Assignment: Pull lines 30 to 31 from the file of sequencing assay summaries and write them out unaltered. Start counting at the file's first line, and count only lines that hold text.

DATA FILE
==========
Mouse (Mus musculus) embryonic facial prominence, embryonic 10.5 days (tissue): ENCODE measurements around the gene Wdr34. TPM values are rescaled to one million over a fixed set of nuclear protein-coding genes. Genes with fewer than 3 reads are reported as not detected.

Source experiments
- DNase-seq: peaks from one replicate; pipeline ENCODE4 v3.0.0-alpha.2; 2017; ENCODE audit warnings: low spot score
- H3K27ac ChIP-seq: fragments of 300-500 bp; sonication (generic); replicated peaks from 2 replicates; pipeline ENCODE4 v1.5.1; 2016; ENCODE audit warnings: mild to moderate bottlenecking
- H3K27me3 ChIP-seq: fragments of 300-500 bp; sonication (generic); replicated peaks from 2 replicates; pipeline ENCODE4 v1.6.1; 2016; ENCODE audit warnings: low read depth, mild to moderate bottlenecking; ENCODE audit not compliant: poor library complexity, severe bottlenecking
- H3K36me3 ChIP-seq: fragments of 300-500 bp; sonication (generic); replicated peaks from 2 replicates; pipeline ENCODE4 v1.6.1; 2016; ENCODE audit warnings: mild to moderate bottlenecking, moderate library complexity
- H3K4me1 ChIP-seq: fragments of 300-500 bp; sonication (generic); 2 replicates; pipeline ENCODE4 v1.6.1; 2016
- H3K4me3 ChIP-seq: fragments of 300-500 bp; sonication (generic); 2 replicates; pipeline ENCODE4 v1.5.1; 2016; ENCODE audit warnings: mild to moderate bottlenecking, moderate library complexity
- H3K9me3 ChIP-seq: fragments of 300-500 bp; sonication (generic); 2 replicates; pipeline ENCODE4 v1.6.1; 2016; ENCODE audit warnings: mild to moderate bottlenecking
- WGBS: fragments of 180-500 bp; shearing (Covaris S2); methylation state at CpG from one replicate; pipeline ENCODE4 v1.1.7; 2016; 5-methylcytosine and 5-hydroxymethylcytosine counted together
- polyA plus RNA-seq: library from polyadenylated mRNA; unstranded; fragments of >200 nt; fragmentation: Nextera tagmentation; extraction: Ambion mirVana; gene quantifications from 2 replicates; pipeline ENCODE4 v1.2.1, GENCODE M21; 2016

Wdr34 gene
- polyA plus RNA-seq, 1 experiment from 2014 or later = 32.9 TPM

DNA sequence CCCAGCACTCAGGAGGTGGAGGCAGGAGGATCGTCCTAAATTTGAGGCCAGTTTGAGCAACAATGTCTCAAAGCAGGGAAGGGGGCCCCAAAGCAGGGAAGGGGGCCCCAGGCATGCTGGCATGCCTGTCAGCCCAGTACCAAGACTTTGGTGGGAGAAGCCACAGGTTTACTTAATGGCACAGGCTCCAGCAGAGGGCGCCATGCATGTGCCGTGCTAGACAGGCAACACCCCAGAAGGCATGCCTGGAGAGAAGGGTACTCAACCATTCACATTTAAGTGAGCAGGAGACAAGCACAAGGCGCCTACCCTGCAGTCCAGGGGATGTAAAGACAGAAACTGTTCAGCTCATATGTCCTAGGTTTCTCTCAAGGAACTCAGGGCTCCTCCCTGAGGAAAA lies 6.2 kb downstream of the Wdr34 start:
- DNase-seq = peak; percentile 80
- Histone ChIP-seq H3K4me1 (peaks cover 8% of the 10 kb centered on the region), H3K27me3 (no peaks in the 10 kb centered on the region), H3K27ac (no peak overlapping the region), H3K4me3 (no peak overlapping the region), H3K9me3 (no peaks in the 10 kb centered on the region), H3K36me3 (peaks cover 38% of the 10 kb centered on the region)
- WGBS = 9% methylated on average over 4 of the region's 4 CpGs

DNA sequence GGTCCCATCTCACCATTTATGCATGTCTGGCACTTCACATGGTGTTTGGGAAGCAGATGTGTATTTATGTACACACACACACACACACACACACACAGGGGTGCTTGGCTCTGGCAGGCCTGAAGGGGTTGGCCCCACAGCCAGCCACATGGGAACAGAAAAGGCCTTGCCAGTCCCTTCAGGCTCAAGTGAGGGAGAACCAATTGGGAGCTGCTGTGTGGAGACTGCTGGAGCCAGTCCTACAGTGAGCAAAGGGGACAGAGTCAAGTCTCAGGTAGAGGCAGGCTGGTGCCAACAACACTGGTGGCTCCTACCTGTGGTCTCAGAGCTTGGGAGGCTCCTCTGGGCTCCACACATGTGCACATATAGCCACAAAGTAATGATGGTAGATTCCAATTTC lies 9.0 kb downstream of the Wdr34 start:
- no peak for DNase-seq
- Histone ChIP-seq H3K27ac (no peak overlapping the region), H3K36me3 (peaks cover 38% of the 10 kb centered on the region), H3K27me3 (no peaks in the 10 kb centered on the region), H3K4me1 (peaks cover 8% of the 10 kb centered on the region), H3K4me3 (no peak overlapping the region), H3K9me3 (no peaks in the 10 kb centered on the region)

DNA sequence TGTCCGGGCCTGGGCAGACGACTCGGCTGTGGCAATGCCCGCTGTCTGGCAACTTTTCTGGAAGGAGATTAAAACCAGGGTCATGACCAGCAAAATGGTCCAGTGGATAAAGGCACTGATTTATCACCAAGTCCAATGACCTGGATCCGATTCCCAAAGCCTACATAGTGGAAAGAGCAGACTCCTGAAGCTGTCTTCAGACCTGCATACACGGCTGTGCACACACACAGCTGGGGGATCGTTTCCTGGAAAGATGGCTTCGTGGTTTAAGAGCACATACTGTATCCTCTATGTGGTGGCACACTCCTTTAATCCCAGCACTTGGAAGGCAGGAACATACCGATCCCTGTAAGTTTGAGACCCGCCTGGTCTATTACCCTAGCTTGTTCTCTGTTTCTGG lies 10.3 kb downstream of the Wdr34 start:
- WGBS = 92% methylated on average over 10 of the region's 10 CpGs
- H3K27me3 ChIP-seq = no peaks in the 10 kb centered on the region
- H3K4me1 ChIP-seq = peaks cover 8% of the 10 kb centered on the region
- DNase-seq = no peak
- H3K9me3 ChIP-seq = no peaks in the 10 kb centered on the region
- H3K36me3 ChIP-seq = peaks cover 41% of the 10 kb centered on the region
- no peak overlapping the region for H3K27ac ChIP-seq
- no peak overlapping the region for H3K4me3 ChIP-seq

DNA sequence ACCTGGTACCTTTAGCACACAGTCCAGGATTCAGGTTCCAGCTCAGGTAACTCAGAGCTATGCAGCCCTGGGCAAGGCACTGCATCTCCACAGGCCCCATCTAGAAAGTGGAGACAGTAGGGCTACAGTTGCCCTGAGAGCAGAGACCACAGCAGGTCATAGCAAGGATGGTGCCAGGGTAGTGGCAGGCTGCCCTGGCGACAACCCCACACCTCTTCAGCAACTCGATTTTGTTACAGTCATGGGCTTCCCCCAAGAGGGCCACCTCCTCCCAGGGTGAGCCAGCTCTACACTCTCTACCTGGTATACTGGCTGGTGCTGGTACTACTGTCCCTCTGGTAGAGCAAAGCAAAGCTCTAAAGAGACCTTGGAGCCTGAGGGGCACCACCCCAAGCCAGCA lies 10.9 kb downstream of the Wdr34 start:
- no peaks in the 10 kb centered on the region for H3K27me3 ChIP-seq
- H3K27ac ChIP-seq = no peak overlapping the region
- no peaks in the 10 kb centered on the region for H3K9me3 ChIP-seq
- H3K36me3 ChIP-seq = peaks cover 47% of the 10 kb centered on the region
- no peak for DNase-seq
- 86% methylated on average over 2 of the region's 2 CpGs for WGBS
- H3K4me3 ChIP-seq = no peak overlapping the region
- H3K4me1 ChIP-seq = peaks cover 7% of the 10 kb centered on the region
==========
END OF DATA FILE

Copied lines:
DNA sequence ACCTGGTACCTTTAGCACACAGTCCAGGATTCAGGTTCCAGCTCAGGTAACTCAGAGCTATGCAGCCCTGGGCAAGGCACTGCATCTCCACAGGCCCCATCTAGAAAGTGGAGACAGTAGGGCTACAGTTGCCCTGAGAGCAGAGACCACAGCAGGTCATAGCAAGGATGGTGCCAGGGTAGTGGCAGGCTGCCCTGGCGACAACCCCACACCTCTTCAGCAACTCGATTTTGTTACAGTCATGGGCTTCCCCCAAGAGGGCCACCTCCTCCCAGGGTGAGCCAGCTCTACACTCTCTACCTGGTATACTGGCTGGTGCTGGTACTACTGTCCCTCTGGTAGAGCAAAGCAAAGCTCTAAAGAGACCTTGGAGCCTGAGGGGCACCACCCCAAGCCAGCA lies 10.9 kb downstream of the Wdr34 start:
- no peaks in the 10 kb centered on the region for H3K27me3 ChIP-seq